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UK ready to learn from IB Americas? July 20, 2010

Posted by Alex, Managing Director in Conferences, International education.

Perhaps it is only in the attending of something like the IB Americas Conference that you can truly gauge the size, influence and enthusiasm of the International Baccalaureate organisation, its teachers and its students.

I am back in the office today following six days attending and exhibiting in Miami, where the IB put on another inpassioned and forward-looking conference, made up of respected keynote speakers and inspiring breakout workshops.

Some points made themselves immediate: most obviously that the IB is far more established in the Americas than it is in the UK. One or more of the three programmes (Primary Years, Middle Years and Diploma) are taught in around 2000 schools throughout North and South America – with a further 1500 in the process of authorisation.

By contrast, the UK has just 225 schools offering IB programmes – 219 of which are schools offering the Diploma in place of A Levels – with another 99 schools awaiting accreditation.

Listening to the confident and wholehearted testimonies of young IB students such as Alejandro Gomez-Barbosa, who spoke at the opening address, it is difficult not to come to the conclusion that our own education system might perhaps benefit if more UK schools looked to the IB.

All three IB programmes are based on developing the whole child, in an international context and in a curriculum that is eclectic, deep and demanding. They are the antithesis to curriculums that see sleepy students sit in classrooms, listening without interest to uninspiring material they are then expected to faithfully repeat on their exam papers as the “right” answer.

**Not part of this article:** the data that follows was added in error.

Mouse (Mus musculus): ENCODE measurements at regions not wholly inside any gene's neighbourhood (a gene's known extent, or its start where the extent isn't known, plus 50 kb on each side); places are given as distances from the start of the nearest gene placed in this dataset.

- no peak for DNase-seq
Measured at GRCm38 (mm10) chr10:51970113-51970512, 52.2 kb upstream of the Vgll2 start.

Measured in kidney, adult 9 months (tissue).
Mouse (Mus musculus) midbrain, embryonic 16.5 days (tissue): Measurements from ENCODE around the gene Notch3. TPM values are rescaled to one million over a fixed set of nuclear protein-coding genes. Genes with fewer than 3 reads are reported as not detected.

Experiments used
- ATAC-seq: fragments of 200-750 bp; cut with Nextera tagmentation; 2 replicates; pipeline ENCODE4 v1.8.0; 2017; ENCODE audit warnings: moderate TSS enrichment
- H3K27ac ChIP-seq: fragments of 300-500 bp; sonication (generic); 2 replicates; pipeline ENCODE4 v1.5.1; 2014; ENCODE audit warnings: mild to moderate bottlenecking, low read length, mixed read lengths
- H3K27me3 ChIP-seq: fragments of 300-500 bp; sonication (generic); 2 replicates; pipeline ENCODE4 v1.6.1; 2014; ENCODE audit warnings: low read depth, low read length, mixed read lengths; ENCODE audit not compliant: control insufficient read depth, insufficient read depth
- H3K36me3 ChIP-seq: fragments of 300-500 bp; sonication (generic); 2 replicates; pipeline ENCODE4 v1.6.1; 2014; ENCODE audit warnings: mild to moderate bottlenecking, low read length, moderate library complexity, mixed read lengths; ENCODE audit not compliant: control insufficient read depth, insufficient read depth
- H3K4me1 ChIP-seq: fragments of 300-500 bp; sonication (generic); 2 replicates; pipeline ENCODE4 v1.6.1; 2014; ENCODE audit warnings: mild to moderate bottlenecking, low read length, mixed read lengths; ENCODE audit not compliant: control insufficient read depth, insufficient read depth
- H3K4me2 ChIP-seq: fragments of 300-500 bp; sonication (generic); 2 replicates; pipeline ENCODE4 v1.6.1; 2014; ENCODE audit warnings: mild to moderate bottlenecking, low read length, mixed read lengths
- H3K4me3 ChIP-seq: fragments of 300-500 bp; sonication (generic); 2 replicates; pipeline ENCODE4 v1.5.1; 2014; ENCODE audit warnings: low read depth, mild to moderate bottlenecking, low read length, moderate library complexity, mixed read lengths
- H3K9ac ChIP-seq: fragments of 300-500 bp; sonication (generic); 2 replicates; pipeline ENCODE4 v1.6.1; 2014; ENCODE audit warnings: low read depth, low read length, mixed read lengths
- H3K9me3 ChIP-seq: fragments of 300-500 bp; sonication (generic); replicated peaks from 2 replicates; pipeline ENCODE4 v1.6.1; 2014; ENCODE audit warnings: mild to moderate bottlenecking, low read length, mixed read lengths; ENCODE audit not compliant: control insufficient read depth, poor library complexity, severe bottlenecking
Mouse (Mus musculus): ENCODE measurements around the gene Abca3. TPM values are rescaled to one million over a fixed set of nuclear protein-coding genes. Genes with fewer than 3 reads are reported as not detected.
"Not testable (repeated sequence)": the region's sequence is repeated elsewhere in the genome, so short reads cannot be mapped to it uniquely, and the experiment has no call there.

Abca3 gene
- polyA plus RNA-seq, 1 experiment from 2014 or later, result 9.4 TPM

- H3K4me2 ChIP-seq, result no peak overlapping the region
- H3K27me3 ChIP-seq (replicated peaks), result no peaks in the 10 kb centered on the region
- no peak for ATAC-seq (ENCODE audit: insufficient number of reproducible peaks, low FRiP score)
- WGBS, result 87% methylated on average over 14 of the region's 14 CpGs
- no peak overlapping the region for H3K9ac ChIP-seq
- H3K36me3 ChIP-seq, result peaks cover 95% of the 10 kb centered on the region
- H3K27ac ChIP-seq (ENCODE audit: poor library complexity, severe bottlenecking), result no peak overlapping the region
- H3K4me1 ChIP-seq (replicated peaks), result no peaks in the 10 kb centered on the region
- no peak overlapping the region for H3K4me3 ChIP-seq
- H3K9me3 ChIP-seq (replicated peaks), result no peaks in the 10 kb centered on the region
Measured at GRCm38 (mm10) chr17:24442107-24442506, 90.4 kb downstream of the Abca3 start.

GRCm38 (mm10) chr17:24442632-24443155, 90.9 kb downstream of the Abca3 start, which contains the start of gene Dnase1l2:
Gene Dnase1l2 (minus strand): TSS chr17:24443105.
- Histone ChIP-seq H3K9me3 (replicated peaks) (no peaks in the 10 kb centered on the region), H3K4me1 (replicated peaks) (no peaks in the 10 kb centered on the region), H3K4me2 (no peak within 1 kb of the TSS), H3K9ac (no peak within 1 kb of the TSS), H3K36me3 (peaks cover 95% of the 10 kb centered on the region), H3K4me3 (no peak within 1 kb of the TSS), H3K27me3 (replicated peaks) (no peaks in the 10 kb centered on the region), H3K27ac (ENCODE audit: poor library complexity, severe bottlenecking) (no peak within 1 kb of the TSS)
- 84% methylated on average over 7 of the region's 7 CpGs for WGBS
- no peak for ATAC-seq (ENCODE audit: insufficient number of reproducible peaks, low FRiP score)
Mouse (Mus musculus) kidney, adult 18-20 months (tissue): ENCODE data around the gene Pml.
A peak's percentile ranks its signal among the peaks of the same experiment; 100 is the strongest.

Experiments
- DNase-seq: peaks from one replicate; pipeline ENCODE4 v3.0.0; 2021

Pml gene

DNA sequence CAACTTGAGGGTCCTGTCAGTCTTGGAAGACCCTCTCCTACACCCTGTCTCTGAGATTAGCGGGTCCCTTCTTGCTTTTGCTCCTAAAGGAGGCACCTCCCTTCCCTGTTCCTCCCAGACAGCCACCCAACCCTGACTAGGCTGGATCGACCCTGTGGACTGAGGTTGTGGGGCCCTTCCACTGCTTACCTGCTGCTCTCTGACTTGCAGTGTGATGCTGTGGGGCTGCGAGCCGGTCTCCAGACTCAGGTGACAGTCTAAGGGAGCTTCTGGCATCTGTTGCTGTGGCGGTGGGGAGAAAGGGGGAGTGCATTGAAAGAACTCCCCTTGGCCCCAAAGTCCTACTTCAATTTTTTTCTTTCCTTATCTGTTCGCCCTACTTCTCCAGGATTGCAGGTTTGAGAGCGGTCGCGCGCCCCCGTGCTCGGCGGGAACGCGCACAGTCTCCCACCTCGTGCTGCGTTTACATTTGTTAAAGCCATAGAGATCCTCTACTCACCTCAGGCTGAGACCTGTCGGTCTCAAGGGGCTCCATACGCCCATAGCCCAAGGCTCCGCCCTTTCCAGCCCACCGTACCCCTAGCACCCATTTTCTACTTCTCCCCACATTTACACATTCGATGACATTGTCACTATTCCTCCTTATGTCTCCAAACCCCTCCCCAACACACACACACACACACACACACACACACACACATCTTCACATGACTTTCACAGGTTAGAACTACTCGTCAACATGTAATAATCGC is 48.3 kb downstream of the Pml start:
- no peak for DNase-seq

This development of  “citizens of the world”, young people who are responsible, active participants in their local, national and international communities, is central to the IB’s dedication to international learning. Their programmes focus on the development of critical thinking and language skills necessary for success in the global community.

So perhaps returning from Miami to news such as  this is encouraging: two teachers are planning to take advantage of the Government’s Free Schools Initiative to set up their own non-selective school for around 650 five to 18-year-olds in Greenwich, London – and in the process become the first state school in England to offer all three IB programmes.

Good luck to them – we will certainly keep an eye on their progress. Until the school is up and running, perhaps we will continue to see a slowly growing interest in the IB programmes in the UK. The IB Africa, Europe, Middle East regional conference in Liverpool, 26-29 September, might be a good place for interested parties to start their enquiries.




1. Maurice Carder - July 29, 2010

The comment about the IB being more established in the Americas than in the UK is strange: if one takes the total populations of the two entities then the percentage of IB schools in each block results in the following:
UK: 0.00000375
Americas: 0.0000035
However, the quantitative factor is less important than the fact that many students are learning to think for themselves and will thus be able to cast their own critical eye on the vast amount of persuasive texts produced around the world.

John Catt Educational - July 29, 2010

Hi Maurice, thanks for reading.
You’re right of course, I guess when you stack the numbers up like that, it certainly doesn’t appear like the IB is any more established in the Americas than it is in the UK… But there is certainly a case for saying that the IB is much more widely known and accepted in the US than in the UK – probably due to the fact that IB programes are offered in many state schools over there.
In fact – and I wouldn’t like to do the numbers on this – I think it is fair to say that because IB programmes are offered in US state schools, a much higher percentage of students in the US have IB programmes available to them than in the UK, where IB is taught only in a few fee-paying schools.

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